Ipswich: Call for the return of historic market cross to the Cornhill

Ipwich Cornhill

Ipwich Cornhill

As the shortlist for the redevelopment of Ipswich Cornhill is whittled down to two, one of the town’s leading historians has called for a re-creation of the historic market cross.

Ipswich Market Cross in the 18th century.

Ipswich Market Cross in the 18th century.

Five proposals were shown off to the public in August – attracting a mixed response among those who visited the exhibition in the Town Hall.

Now the team that is drawing up the proposals to give the Cornhill a new look is telling three of the entrants that their designs will not be used.

They have written to the other two architects to invite them to give more information before deciding on which to engage.

A final decision is due to be taken within the next month – but in the meantime Dr John Blatchly has called for the market cross that dominated the Cornhill for 300 years until the early 19th Century to be re-created.

The original market cross was erected about 1515 and was rebuilt in 1619. It was eventually taken down in 1812 at the start of a century which saw the Cornhill substantially remodelled with the construction of the current Town Hall.

Elements of the market cross were saved and are in the museum collection – although they are not always on show.

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Dr Blatchly said he would like to see a re-creation of a market cross, possibly including some elements from the original structure, included in the re-modelling of the Cornhill.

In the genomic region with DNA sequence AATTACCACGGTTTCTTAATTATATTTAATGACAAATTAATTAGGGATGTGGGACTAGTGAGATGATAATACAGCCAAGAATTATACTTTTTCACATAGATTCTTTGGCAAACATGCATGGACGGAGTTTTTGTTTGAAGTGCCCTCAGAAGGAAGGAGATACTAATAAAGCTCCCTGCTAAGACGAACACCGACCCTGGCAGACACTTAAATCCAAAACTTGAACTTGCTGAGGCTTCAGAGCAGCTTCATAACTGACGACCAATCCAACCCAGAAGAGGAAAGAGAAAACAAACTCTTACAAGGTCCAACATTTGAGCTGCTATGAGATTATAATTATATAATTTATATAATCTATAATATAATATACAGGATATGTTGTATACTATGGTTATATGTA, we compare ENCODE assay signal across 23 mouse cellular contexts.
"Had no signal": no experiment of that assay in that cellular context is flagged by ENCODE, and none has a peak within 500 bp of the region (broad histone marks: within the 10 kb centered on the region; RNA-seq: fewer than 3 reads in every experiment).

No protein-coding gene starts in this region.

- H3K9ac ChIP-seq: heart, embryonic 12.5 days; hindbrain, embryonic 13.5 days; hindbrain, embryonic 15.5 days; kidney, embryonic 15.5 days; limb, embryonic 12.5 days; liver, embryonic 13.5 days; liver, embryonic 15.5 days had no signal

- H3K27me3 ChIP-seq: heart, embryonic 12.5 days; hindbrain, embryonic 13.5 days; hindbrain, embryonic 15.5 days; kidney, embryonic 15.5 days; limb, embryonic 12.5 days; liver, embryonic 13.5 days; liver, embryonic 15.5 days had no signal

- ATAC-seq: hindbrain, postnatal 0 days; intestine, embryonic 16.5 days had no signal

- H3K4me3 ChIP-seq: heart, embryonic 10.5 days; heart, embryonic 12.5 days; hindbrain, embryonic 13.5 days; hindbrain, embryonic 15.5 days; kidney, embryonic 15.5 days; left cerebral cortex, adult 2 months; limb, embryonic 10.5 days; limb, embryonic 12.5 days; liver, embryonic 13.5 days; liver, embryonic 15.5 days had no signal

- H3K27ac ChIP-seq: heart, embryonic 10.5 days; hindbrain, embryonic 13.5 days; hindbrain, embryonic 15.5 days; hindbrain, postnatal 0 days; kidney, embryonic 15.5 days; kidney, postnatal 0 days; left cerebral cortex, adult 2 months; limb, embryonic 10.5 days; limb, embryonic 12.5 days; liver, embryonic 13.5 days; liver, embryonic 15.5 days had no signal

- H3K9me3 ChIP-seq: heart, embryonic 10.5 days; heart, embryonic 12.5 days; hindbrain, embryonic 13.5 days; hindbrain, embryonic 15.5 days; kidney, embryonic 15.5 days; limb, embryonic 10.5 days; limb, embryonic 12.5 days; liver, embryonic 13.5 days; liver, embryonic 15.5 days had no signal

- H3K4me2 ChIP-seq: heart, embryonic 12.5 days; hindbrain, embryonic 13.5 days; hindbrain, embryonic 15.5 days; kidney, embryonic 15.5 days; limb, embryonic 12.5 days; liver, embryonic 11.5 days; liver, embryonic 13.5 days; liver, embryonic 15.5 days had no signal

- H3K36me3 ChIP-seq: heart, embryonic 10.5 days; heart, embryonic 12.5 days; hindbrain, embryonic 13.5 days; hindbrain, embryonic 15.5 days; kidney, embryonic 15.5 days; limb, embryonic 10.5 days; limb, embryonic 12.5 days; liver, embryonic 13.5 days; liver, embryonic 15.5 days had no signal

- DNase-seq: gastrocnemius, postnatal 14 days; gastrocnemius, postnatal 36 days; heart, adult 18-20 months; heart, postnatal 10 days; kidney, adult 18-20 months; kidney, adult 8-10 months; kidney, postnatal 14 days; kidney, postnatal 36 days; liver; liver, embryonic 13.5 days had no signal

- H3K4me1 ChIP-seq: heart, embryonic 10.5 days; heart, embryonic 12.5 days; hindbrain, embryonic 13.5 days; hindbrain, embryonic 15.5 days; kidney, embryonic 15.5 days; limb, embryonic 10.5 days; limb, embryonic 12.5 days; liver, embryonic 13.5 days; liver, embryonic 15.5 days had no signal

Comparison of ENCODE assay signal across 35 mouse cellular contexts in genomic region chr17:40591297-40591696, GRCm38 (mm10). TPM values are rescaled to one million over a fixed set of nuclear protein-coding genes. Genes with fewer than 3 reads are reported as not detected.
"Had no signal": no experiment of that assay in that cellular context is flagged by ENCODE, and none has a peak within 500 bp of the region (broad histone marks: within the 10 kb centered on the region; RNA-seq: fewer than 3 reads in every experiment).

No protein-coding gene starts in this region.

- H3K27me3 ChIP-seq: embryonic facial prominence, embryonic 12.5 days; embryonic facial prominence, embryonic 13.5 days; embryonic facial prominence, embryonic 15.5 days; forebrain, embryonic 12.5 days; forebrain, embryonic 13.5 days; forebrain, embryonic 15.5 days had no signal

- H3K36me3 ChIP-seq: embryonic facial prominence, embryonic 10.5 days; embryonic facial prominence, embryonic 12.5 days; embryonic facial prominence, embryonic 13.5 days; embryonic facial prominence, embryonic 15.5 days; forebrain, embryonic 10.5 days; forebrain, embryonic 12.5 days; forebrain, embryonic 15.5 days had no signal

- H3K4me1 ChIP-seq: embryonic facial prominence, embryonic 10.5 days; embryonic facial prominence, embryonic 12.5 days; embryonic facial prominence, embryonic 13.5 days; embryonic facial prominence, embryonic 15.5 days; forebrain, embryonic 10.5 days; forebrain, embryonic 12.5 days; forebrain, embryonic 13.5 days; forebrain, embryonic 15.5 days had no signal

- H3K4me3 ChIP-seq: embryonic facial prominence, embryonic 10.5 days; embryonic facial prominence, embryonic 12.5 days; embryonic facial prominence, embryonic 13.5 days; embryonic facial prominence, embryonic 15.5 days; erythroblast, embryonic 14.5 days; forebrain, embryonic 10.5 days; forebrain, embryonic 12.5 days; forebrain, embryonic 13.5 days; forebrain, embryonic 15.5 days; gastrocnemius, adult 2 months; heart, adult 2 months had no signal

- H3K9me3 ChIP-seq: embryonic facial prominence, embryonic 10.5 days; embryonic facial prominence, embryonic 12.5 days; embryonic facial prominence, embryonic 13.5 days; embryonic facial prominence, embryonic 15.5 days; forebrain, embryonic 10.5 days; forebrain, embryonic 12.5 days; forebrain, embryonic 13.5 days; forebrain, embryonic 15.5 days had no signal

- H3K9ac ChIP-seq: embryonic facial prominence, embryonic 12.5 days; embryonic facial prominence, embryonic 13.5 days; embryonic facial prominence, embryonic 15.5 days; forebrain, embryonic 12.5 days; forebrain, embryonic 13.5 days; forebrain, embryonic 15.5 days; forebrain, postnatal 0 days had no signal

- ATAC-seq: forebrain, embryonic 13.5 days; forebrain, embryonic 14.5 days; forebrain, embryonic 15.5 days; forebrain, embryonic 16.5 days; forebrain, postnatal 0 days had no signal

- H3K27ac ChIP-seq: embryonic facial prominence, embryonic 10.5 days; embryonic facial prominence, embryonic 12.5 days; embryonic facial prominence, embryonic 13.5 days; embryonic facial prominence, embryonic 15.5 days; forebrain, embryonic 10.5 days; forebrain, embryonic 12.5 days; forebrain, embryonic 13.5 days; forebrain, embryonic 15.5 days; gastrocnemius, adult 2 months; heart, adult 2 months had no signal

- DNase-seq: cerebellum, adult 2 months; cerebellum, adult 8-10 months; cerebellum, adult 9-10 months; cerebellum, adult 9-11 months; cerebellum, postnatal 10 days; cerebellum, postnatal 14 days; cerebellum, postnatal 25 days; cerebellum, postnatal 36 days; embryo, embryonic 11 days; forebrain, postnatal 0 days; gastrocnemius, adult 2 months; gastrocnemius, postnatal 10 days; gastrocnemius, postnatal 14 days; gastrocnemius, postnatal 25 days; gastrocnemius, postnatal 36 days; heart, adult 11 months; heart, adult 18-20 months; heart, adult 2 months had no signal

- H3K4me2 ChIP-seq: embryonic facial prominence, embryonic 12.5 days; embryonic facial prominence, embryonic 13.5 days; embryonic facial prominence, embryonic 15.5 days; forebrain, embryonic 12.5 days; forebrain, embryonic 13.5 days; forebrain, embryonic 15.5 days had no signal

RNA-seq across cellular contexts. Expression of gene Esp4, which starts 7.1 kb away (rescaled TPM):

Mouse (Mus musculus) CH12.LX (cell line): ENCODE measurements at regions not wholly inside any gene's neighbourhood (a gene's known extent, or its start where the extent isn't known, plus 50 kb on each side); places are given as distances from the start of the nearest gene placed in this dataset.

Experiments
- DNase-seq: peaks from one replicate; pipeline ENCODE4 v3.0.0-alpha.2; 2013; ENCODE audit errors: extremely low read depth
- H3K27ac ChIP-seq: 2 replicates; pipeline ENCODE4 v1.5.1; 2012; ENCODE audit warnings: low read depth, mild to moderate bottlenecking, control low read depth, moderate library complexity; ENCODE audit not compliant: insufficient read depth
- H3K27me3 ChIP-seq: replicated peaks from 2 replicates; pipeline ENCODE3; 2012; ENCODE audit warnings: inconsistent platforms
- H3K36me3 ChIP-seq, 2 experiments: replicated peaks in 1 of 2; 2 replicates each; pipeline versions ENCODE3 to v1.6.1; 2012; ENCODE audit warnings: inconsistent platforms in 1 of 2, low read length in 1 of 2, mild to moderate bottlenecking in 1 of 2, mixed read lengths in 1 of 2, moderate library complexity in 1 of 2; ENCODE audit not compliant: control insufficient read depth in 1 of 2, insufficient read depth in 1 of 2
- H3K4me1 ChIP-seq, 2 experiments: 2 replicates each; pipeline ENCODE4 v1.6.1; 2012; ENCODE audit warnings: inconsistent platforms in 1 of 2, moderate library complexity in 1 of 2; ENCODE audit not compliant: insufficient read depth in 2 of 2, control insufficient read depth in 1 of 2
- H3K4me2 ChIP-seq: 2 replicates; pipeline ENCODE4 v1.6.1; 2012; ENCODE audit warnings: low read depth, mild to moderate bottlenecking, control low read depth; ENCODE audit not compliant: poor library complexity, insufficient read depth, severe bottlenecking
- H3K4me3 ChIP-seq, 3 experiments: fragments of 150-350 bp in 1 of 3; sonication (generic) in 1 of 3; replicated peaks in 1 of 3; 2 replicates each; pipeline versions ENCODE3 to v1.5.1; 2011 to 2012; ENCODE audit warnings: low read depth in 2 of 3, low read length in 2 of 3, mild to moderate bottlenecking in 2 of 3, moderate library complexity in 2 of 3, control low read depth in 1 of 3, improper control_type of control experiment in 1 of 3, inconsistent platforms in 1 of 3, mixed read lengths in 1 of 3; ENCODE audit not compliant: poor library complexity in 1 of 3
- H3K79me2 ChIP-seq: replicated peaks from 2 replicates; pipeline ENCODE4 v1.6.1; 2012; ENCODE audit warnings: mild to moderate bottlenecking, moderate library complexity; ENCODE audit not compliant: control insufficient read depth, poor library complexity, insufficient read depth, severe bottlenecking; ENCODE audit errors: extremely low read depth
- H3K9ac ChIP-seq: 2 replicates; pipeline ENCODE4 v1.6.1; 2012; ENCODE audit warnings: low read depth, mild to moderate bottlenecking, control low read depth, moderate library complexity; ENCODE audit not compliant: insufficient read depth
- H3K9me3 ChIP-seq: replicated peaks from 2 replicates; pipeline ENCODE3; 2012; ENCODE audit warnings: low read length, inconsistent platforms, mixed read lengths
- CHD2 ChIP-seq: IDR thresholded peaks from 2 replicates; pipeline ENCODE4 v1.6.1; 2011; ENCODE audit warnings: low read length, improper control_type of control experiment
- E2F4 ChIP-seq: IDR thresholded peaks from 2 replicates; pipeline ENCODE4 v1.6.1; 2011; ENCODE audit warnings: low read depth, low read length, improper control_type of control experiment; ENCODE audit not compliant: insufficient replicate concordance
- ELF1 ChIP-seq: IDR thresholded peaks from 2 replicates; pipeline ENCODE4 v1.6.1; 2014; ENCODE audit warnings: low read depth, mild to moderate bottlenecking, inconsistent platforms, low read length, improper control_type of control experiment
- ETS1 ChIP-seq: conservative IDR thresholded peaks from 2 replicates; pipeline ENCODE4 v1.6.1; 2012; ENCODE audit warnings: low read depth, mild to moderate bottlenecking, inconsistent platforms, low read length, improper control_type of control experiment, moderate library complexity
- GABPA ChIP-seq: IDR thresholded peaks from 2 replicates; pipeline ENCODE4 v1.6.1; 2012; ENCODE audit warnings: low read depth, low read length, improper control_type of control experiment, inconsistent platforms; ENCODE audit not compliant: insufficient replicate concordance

He said: “It would introduce a focus for the Cornhill and would fit much more easily into the area than a fountain that has been suggested.

“If you look at towns that have market crosses – like Bungay, Swaffham and Wymondham – they are very popular focal points for the town centre.

“We visited Dunster in Somerset and that has a wonderful market cross – it would be good to have a cross back on the Cornhill.”

He said a modern market cross with echoes of the original building, of which a few paintings and drawings exist, would be an attractive feature dominating the Cornhill.

His suggestion was backed by town MP Ben Gummer – one of the four-strong group including the borough, Ipswich Central and University Campus Suffolk (UCS) – that will be deciding on the future of the Cornhill. He said: “It is an excellent suggestion to help provide a focus on the Cornhill and well worth considering. We may suggest to the winning designer that this is something worth considering.”

It is understood that the winning design is unlikely to be realised in full – there were elements of other proposals, and the market cross idea, that may be incorporated into the final plan.

And then there would be the question of raising the estimated £3million needed to transfer the design from paper to the ground.

Mr Gummer said: “This is an absolutely crucial decision for the future of the town. It is the centrepiece of efforts to make Ipswich town centre more attractive to retailers.

“And all the research shows that the town centre is in need of an injection of new retailers to spark more interest and bring more people to the heart of Ipswich. This is the key to that effort.”